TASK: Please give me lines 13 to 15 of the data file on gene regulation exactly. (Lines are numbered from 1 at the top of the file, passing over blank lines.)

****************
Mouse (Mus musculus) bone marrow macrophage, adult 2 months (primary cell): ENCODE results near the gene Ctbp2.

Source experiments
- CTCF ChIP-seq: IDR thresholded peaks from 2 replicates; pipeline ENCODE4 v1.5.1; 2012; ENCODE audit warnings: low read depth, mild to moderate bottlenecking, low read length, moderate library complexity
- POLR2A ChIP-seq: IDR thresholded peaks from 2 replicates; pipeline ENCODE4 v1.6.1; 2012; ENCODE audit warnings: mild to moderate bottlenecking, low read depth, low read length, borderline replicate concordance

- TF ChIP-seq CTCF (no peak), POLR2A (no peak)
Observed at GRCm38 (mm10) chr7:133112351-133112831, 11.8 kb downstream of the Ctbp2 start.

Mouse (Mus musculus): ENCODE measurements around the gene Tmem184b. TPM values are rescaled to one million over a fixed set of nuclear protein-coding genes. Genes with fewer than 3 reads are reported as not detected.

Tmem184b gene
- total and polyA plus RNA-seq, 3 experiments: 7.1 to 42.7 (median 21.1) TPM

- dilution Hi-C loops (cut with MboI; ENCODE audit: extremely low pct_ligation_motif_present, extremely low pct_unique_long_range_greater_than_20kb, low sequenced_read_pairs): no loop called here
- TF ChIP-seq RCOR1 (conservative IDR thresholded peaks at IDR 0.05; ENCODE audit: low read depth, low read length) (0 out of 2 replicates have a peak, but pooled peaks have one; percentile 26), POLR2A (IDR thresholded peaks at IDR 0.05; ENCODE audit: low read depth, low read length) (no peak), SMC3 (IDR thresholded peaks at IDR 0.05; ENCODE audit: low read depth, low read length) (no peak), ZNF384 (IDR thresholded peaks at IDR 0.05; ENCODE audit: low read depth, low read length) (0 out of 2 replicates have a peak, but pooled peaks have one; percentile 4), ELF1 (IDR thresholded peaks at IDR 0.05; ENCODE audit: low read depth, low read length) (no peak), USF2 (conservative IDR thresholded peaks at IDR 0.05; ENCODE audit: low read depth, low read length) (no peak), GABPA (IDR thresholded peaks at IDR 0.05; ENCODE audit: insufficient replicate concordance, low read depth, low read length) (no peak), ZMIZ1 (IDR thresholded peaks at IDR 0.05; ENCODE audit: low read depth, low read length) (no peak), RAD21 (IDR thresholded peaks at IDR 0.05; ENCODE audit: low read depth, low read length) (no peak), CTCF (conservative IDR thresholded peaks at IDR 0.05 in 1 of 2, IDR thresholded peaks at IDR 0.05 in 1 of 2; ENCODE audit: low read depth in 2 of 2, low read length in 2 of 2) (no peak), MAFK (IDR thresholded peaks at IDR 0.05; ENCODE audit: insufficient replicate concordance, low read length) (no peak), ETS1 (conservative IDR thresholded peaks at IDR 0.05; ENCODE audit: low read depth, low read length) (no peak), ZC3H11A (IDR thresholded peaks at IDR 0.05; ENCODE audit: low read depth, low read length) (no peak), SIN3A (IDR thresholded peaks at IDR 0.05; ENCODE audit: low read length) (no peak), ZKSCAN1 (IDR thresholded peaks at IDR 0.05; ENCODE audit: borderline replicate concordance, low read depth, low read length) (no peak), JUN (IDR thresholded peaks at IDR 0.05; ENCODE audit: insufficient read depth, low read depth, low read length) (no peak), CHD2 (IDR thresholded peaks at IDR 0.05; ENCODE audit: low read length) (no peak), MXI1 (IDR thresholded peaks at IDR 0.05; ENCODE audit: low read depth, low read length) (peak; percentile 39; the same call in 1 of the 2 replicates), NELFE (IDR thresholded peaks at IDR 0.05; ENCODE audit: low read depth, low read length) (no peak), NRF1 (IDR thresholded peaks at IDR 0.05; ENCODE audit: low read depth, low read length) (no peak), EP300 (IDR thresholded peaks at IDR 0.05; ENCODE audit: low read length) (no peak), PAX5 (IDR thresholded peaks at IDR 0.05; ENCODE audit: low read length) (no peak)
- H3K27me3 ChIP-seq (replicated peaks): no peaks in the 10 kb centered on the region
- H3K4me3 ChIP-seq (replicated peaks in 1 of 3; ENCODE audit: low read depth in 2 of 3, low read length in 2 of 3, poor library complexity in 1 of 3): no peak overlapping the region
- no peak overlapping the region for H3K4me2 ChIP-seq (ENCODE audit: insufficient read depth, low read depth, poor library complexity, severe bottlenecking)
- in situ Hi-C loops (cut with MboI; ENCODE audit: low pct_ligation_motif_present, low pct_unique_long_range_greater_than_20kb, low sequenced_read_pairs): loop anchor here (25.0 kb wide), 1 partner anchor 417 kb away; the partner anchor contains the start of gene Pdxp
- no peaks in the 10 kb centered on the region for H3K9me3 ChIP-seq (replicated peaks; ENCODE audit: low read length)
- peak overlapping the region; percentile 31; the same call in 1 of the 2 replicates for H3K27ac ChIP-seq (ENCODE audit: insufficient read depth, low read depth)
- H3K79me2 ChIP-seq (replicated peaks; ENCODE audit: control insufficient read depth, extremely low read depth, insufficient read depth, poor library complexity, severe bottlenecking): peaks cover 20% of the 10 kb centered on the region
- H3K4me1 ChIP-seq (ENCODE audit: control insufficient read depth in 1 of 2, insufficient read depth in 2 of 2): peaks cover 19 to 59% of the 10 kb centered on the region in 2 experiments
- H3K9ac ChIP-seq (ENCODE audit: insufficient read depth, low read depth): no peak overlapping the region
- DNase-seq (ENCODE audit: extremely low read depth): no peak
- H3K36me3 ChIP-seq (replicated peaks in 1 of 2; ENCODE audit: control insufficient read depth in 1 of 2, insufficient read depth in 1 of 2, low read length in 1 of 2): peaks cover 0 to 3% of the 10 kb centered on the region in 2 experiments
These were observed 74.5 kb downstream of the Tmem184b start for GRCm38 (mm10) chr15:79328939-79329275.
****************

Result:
- H3K4me3 ChIP-seq (replicated peaks in 1 of 3; ENCODE audit: low read depth in 2 of 3, low read length in 2 of 3, poor library complexity in 1 of 3): no peak overlapping the region
- no peak overlapping the region for H3K4me2 ChIP-seq (ENCODE audit: insufficient read depth, low read depth, poor library complexity, severe bottlenecking)
- in situ Hi-C loops (cut with MboI; ENCODE audit: low pct_ligation_motif_present, low pct_unique_long_range_greater_than_20kb, low sequenced_read_pairs): loop anchor here (25.0 kb wide), 1 partner anchor 417 kb away; the partner anchor contains the start of gene Pdxp